THE United States last night announced a major expansion of the hunt for weapons of mass destruction in Iraq, as Tony Blair, the Prime Minister, continued to insist that chemical and biological arms would be found.
The Pentagon said the new Iraq Survey Group, a team of 1,400 US, British and Australian experts, would be led by US army Major General Keith Dayton.
They will seek the weapons which the US and UK cited as the main justification for the invasion of Iraq which toppled Saddam Hussein.
The move was announced just hours after Lieutenant Gen James Conway, the leading US marine officer in Iraq, said intelligence was "simply wrong" in leading the military to believe that the invading troops were likely to be attacked with chemical weapons.
There were also reports last night that Jack Straw, the Foreign Secretary, and Colin Powell, his US counterpart, had privately expressed serious doubts about the quality of such intelligence before the invasion.
But Mr Blair, in an angry attack on critics, said the allegations that the evidence against Saddam was not damning enough to justify war were "completely absurd".
Departing from his expected line in a speech in Poland, the Prime Minister said: "You have just got to have a little bit of patience.
"I have absolutely no doubt at all that [the evidence] exists because Saddam’s history of weapons of mass destruction is not some invention of the British security services."
Maj Gen Dayton, the director of operations for the Defence Intelligence Agency, said: "The Iraq Survey Group represents a significant expansion of effort in the hunt for weapons of mass destruction as we build on the efforts that are ongoing.
"We may get lucky. We may not. We may find out three months from now that there was a very elaborate deception programme going on that resulted in the destruction of stuff. The goal is to put all the pieces together in what is a very complex jigsaw puzzle."
The new group, with offices in Baghdad, Qatar and Washington, will undertake other tasks including collecting information on terrorism, war crimes and prisoner of war issues. It will replace the US military’s 75th Exploitation Task Force, which has been looking for weapons of mass destruction for two months with no success, despite visiting 220 of 900 suspected sites.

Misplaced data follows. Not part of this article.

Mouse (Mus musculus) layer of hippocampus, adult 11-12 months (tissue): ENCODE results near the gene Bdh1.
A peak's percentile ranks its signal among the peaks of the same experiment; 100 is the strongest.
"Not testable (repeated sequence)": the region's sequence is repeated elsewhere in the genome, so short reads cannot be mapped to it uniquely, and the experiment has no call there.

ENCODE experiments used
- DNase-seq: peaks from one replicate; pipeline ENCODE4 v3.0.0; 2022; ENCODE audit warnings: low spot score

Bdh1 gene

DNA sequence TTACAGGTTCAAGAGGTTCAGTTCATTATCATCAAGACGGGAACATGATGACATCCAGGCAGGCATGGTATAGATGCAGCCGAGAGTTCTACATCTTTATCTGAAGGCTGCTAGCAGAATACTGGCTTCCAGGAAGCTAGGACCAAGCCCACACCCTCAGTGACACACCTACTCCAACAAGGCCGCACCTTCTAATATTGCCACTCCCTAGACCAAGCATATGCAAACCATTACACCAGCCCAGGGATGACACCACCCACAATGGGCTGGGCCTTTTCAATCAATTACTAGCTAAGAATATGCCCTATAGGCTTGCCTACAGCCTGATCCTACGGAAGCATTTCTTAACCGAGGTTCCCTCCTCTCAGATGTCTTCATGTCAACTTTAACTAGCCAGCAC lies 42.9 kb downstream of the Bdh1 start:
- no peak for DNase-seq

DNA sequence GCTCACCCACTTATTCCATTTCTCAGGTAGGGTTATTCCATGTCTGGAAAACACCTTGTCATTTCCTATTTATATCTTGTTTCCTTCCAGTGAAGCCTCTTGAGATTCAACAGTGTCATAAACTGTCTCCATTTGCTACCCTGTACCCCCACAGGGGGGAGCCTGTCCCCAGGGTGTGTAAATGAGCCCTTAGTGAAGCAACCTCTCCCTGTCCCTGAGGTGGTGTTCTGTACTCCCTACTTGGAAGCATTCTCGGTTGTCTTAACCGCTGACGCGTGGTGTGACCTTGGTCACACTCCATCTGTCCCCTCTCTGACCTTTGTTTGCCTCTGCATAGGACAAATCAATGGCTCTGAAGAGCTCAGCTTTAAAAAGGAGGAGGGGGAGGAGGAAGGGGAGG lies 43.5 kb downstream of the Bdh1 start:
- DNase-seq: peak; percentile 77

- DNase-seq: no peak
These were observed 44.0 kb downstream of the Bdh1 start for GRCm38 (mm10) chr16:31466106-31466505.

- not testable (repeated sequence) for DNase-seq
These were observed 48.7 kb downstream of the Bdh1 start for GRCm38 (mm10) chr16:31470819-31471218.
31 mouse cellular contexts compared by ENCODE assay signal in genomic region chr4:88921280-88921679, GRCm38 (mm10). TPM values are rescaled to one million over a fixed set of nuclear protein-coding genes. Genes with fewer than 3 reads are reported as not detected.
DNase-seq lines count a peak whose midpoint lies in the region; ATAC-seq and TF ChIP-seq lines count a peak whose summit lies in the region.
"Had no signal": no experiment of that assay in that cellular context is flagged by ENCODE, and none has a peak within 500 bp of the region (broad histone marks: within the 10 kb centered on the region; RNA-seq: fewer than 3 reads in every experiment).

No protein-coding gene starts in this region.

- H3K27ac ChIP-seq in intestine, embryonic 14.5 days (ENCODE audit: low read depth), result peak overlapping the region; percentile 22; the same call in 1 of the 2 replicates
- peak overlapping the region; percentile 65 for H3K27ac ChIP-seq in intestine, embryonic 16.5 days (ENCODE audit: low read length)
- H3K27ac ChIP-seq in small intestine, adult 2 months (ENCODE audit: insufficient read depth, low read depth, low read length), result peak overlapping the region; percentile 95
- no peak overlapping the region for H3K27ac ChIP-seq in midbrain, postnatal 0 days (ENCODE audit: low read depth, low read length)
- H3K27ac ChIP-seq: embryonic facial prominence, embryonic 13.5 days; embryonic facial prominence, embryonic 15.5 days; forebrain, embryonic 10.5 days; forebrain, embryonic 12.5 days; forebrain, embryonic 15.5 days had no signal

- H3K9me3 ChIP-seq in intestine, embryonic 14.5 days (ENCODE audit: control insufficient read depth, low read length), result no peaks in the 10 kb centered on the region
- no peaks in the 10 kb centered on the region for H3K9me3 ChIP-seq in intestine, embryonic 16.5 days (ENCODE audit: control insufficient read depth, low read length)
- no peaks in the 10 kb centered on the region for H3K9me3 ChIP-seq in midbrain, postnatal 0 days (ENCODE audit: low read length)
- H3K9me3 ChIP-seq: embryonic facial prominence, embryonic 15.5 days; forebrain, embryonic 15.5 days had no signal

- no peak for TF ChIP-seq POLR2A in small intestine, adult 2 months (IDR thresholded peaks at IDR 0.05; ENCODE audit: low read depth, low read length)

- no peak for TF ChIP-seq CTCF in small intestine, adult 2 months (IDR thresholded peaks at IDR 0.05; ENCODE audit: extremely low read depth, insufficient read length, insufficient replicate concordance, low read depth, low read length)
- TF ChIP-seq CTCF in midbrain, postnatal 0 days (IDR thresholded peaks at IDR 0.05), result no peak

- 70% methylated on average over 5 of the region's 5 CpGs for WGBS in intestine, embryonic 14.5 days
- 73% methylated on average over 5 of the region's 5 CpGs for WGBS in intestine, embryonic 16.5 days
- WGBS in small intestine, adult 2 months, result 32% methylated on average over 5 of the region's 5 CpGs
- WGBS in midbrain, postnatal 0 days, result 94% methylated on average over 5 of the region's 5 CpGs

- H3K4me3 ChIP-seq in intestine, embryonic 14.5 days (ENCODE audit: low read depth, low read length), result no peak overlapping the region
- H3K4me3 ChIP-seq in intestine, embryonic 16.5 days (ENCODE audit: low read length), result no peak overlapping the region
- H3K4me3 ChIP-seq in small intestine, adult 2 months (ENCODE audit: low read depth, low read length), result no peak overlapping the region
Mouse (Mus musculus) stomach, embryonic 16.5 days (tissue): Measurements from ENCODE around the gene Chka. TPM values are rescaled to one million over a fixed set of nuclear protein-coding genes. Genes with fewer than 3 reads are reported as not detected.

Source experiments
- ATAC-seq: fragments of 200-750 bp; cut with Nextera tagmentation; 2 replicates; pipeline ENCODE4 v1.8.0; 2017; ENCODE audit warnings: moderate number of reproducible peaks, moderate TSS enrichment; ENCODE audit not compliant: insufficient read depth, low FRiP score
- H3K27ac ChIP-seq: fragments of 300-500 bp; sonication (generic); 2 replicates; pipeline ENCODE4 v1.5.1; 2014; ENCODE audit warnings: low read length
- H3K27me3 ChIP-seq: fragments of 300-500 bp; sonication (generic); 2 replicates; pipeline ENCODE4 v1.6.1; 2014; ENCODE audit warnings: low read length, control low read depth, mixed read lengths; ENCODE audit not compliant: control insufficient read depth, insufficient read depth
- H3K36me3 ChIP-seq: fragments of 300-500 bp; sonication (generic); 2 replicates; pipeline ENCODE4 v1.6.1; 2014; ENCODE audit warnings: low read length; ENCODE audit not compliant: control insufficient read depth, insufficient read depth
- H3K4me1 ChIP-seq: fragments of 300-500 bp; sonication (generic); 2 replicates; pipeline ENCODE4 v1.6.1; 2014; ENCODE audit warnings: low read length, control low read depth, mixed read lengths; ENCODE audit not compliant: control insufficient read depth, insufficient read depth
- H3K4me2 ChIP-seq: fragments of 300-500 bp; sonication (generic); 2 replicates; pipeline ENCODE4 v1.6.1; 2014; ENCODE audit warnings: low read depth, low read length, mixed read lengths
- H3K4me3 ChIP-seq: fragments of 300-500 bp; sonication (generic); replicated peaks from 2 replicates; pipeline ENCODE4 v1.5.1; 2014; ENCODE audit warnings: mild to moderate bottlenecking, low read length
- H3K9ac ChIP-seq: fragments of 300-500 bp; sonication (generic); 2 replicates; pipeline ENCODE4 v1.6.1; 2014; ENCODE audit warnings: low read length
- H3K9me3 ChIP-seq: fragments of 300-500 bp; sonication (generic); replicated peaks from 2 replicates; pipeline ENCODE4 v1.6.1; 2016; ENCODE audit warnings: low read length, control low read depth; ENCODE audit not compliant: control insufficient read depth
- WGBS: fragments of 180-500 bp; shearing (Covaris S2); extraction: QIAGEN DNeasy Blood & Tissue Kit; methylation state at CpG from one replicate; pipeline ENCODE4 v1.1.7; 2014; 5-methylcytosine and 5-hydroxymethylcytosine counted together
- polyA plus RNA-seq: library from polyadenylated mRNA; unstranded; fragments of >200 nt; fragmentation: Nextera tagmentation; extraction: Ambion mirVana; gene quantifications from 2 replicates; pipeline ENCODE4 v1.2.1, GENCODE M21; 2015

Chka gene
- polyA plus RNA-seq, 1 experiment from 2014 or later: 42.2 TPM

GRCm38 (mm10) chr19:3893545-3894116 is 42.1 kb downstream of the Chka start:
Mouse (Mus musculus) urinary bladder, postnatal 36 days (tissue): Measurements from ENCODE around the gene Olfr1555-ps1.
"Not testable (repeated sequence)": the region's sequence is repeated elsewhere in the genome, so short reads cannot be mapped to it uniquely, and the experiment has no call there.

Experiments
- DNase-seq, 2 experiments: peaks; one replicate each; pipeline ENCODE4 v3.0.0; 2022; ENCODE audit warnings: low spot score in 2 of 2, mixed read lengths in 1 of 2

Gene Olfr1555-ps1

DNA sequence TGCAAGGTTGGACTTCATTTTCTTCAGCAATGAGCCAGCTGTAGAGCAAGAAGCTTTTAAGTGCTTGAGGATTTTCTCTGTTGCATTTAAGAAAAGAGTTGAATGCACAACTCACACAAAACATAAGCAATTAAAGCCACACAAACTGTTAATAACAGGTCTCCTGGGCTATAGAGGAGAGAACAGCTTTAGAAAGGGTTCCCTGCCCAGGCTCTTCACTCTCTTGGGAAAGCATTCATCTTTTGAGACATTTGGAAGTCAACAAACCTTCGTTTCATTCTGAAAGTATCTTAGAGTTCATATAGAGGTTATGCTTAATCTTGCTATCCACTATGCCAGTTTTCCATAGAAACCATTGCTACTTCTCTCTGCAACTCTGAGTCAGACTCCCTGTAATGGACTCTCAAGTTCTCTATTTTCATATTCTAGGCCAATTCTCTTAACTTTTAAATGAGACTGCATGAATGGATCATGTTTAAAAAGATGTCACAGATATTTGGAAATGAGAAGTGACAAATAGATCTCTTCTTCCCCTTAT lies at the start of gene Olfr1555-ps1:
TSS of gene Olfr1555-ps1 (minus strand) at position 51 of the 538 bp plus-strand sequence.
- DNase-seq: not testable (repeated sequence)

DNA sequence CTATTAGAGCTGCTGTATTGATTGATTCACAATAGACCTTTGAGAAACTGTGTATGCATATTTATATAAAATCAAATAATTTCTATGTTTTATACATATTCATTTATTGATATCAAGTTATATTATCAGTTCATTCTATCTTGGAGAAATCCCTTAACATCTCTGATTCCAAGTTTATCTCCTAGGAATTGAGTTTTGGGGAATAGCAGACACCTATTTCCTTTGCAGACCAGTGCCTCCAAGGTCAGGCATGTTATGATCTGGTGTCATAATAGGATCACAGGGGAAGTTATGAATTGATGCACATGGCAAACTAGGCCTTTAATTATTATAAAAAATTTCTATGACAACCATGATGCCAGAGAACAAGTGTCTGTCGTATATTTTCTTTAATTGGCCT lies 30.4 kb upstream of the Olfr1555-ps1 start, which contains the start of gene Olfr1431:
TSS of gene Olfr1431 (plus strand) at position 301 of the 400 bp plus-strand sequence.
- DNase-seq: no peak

Earlier, Mr Blair quashed growing speculation that Downing Street "sexed up" its dossier on Saddam’s weapons. He categorically denied reports that MI6 was told by his office to "harden up" its weapons file to make the case for war.
Mr Blair was in Warsaw yesterday, to deliver a key speech on European integration. At a press conference with Leszek Miller, the Polish prime minister, Mr Blair said he had "just caught up overnight with some of the allegations that have been made" and added that he wanted to put the record straight.
He continued: "The evidence that we had of weapons of mass destruction was drawn up and accepted by the Joint Intelligence Committee. That ... is evidence the truth of which I have absolutely no doubt about. What’s more, the idea we authorised or made our intelligence agencies invent some piece of evidence is completely absurd."
The failure to uncover weapons of mass destruction in the seven weeks since the fall of Baghdad has dogged Mr Blair during his international trip, which has included visits to troops in Basra and Umm Qasr.
The suggestion by Donald Rumsfeld, the US defence secretary, earlier this week that Saddam may have disposed of his arsenals before the war has sparked speculation that allied chiefs are ready to accept no weapons will be found.
Mr Blair’s speech in Warsaw was intended as the launch pad for his plan to reunite Europe and the US during tomorrow’s G8 summit in France.
The meeting, in Evian, will see the first post-war meeting between George Bush, the US president, and Jacques Chirac, the president of France.